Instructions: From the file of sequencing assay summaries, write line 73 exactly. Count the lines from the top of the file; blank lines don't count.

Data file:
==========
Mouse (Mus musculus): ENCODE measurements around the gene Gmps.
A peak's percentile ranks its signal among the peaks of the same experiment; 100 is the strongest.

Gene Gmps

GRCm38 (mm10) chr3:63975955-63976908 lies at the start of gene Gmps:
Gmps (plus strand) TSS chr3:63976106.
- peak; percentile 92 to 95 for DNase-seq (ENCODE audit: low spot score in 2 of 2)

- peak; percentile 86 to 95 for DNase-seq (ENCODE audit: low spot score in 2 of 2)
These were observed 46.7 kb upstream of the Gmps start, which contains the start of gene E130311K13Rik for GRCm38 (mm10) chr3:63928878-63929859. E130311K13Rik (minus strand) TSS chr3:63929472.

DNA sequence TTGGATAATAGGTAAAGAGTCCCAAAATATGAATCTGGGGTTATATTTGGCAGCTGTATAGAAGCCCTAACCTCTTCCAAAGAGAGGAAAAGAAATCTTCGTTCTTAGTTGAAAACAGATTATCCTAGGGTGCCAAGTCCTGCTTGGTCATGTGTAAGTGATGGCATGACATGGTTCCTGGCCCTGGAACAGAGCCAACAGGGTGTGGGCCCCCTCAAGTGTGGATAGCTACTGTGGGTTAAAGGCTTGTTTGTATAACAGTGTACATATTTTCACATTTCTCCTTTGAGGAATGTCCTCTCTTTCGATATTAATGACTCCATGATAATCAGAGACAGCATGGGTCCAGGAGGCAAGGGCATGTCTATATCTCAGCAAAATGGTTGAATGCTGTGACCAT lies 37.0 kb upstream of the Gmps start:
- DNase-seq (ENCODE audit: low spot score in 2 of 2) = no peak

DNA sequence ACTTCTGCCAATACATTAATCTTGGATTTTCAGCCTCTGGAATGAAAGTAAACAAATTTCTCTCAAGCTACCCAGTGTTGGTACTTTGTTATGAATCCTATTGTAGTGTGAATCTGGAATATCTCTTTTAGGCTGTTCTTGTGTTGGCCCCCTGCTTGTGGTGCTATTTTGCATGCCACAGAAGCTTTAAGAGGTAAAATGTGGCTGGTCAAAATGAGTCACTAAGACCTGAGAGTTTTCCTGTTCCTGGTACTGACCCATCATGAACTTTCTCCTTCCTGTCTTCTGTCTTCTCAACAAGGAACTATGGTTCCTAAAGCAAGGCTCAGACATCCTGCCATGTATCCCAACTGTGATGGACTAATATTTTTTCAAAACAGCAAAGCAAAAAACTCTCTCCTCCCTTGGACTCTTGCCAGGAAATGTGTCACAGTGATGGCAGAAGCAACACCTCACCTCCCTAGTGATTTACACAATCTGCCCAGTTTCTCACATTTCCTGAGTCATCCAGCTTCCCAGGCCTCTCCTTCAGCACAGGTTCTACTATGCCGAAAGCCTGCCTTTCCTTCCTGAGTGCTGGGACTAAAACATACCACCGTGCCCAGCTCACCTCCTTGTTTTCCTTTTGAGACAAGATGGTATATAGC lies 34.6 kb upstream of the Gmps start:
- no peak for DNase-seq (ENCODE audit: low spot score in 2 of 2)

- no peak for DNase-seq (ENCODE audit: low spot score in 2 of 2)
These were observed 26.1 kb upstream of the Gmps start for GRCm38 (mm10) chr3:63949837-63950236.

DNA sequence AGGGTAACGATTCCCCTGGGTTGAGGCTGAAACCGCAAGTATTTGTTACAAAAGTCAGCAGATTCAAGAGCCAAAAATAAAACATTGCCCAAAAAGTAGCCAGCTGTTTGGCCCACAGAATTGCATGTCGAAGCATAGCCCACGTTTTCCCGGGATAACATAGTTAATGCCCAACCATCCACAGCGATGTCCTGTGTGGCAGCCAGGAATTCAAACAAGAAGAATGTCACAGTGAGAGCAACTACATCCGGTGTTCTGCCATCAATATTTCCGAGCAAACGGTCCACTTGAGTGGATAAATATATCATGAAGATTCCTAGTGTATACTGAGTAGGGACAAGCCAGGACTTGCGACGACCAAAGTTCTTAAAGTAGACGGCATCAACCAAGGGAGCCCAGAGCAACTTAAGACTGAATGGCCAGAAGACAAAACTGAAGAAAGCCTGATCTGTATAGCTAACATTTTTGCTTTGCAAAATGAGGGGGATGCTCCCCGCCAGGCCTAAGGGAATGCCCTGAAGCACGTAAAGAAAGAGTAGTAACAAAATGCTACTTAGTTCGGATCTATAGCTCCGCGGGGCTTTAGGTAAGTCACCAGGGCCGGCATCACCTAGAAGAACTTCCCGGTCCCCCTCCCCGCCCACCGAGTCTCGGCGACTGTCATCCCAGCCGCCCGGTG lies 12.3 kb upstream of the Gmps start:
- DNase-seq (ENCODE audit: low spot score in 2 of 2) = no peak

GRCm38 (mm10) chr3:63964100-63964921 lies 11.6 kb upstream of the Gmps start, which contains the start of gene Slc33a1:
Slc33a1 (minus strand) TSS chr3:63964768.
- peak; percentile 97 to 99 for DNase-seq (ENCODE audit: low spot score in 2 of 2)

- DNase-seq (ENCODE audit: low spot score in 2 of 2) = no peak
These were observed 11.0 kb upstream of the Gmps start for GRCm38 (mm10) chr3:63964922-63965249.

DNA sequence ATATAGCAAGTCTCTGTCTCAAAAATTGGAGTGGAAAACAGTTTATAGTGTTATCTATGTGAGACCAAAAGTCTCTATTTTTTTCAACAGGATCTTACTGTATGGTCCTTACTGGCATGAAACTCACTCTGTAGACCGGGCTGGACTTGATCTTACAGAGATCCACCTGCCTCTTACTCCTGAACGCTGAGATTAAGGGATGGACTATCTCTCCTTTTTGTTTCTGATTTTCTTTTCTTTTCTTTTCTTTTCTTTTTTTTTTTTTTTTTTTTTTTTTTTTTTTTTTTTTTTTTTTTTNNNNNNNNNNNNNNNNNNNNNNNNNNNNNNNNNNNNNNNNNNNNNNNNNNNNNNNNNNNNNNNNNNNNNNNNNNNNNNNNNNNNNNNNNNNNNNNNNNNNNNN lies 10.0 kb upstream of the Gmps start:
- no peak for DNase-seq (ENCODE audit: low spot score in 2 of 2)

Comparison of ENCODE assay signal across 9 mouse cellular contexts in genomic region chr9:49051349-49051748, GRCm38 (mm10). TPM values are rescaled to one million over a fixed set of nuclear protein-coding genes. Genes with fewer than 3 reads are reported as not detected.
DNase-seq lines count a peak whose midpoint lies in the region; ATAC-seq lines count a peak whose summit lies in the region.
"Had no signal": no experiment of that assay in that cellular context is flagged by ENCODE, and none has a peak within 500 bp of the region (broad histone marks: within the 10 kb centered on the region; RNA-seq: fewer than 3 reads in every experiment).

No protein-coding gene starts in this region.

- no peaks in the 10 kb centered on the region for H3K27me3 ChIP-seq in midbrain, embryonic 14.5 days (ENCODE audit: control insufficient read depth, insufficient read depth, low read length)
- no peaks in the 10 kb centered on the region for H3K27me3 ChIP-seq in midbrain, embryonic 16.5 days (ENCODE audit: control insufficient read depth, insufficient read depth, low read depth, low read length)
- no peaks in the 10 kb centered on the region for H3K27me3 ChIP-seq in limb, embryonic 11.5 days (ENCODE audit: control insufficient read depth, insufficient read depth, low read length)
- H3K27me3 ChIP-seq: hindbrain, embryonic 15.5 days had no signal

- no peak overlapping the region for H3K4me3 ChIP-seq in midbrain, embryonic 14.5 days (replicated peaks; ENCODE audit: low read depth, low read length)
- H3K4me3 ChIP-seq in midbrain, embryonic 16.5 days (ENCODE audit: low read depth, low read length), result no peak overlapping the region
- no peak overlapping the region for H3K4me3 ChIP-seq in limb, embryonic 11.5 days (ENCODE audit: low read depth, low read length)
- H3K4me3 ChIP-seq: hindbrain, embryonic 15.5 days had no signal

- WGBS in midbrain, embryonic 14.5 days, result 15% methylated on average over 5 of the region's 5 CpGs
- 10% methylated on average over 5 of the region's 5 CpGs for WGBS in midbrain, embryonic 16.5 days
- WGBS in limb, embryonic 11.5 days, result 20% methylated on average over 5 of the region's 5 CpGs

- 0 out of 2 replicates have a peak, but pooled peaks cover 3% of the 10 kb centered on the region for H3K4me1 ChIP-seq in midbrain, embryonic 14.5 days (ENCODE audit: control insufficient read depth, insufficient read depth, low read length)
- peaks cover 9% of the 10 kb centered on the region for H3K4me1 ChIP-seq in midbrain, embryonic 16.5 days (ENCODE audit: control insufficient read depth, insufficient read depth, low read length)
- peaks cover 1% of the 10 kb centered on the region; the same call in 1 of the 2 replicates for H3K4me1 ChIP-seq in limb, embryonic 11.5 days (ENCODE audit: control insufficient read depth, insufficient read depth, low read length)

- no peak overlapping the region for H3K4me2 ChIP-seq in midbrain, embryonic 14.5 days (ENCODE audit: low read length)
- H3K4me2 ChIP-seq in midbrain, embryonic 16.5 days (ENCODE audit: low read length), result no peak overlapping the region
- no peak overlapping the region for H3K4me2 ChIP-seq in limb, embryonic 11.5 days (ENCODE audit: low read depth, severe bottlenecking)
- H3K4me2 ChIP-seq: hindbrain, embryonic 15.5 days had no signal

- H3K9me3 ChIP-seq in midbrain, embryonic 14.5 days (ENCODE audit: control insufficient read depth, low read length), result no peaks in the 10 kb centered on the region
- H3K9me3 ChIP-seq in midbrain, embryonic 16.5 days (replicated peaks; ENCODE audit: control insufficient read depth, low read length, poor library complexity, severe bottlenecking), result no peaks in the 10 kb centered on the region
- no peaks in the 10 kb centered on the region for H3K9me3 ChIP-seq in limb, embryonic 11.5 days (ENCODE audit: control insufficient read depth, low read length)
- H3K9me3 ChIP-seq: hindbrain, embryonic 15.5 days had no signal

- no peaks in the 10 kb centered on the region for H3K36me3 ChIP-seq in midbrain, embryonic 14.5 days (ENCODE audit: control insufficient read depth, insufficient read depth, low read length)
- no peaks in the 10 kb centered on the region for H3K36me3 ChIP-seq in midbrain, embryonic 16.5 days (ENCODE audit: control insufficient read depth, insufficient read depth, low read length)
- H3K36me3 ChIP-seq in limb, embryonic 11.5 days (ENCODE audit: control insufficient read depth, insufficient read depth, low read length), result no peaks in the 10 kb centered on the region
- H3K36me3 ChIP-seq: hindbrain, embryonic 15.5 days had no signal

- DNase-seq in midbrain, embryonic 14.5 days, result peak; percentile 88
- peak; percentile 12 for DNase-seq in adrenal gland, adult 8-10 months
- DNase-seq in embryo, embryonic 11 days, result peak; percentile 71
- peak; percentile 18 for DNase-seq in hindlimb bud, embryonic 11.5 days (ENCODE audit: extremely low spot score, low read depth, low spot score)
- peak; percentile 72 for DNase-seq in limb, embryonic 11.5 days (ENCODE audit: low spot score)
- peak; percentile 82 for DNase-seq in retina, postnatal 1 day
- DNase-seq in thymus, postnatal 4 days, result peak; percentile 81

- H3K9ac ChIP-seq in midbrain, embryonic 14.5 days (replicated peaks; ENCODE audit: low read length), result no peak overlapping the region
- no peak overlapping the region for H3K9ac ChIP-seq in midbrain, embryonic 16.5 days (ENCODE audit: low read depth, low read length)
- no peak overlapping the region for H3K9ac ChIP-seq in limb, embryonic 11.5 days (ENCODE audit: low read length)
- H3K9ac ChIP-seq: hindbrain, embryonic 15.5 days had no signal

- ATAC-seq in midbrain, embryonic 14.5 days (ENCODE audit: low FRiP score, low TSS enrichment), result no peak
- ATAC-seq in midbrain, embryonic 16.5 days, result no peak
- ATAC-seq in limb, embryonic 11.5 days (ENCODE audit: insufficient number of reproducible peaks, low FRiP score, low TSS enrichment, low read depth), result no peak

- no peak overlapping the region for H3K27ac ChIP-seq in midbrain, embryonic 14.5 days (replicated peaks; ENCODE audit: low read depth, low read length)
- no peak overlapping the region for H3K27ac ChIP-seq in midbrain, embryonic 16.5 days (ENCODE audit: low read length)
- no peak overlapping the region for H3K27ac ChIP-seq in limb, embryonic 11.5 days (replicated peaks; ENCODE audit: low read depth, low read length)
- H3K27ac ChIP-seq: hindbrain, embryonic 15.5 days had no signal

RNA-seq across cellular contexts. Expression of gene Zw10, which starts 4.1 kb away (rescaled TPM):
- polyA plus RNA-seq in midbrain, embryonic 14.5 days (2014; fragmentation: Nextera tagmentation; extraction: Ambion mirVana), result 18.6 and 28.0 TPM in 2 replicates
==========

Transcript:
- polyA plus RNA-seq in midbrain, embryonic 14.5 days (2014; fragmentation: Nextera tagmentation; extraction: Ambion mirVana), result 18.6 and 28.0 TPM in 2 replicates